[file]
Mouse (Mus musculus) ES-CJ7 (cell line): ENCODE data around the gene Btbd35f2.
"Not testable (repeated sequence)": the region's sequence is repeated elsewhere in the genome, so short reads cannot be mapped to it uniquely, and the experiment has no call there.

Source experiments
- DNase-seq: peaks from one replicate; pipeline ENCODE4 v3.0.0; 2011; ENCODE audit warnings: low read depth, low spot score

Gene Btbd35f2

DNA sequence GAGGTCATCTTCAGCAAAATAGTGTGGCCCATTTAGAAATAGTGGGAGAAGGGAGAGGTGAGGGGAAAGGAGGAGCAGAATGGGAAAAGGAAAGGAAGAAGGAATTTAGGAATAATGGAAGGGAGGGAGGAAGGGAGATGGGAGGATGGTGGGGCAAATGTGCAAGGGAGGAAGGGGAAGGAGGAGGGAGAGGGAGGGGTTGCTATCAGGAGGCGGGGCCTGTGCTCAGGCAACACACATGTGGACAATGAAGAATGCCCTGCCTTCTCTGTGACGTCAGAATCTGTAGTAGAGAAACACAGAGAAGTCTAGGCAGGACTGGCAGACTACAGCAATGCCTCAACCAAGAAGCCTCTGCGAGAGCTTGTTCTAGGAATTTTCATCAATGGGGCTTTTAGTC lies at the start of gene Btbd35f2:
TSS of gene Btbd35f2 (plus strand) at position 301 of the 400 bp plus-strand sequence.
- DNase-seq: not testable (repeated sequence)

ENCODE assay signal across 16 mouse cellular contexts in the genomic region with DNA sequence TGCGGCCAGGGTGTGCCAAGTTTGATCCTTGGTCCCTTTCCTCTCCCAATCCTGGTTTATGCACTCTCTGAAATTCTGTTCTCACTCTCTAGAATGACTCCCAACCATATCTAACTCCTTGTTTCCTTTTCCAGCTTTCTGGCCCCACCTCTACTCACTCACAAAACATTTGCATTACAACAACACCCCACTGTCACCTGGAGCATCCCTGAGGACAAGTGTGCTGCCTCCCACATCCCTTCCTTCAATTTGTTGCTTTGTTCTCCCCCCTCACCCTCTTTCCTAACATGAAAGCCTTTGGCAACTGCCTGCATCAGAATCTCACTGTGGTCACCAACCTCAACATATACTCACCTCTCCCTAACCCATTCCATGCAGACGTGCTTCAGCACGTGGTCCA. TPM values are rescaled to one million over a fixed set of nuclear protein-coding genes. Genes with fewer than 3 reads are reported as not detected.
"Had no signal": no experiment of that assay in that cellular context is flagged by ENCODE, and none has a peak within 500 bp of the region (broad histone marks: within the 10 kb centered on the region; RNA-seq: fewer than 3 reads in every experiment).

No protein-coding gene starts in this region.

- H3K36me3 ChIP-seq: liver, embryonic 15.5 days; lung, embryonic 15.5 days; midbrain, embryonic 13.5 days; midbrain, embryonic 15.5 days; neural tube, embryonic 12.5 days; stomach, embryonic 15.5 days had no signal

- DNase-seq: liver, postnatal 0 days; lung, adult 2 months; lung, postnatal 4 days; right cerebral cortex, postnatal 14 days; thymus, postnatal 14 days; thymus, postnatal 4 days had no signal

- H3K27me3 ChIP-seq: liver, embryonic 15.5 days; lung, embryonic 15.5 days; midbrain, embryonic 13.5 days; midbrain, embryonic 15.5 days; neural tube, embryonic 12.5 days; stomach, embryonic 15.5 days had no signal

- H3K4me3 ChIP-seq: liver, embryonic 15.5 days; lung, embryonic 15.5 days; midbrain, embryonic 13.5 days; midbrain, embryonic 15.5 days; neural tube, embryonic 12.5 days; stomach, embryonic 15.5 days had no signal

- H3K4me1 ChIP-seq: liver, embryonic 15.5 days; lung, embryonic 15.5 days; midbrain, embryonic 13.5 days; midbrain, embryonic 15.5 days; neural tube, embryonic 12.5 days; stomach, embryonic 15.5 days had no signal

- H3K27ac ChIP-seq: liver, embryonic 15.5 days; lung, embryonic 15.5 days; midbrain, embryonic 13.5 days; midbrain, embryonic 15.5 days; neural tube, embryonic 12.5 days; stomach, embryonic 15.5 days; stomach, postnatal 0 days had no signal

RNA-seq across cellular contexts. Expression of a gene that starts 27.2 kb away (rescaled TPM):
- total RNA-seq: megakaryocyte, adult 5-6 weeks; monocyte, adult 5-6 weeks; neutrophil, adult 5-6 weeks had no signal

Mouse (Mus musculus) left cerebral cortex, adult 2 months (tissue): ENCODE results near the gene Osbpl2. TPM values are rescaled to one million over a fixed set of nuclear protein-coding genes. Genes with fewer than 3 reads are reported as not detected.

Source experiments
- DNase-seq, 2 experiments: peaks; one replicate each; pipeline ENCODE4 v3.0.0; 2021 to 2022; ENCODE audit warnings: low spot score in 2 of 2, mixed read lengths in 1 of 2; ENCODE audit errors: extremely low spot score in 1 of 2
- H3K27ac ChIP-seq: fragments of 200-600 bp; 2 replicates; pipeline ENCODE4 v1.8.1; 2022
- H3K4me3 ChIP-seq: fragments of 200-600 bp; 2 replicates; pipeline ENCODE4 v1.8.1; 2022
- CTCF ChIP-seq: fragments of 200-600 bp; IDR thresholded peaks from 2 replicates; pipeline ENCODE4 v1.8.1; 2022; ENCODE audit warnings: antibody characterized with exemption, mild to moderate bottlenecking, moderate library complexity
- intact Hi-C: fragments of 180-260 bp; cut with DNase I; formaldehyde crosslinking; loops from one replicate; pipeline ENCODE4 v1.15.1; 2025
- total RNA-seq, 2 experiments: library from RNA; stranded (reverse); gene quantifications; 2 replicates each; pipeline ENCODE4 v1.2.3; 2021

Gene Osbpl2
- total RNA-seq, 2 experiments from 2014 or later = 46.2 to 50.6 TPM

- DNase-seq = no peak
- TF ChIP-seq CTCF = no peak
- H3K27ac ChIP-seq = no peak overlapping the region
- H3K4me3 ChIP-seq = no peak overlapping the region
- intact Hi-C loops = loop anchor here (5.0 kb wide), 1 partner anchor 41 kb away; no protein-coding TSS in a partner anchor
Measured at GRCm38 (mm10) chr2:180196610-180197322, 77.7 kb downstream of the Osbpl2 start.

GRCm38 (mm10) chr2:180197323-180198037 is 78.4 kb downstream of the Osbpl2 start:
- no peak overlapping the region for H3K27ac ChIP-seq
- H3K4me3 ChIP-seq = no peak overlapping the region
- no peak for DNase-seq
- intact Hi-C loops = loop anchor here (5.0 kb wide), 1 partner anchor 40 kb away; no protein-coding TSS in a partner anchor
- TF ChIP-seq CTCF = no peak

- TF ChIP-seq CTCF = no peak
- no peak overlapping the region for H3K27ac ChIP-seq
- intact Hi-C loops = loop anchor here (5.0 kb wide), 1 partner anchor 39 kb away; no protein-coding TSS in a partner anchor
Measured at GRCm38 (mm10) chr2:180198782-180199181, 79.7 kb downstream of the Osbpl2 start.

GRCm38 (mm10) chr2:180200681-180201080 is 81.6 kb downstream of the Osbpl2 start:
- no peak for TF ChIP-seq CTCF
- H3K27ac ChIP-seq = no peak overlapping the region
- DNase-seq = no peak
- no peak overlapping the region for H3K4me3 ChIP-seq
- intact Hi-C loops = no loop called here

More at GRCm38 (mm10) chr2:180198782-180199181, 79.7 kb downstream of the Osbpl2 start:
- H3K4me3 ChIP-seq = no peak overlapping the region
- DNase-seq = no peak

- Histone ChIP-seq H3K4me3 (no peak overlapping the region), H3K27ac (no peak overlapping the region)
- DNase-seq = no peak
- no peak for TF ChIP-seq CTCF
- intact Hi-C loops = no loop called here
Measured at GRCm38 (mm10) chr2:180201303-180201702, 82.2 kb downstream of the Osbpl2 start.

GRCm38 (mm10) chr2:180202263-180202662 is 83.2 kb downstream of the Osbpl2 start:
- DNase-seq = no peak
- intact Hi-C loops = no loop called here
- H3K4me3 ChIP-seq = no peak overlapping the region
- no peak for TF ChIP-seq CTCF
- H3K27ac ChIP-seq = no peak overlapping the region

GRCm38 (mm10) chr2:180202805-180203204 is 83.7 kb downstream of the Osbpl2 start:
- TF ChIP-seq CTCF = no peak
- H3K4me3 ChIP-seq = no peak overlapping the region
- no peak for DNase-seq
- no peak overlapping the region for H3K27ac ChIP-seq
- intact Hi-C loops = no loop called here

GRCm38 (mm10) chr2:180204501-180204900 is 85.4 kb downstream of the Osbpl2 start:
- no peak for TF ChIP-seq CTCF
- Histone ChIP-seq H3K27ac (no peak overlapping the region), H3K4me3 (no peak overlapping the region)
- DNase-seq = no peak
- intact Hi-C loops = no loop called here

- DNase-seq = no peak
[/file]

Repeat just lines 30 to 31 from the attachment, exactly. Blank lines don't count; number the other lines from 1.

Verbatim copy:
- DNase-seq = no peak
- TF ChIP-seq CTCF = no peak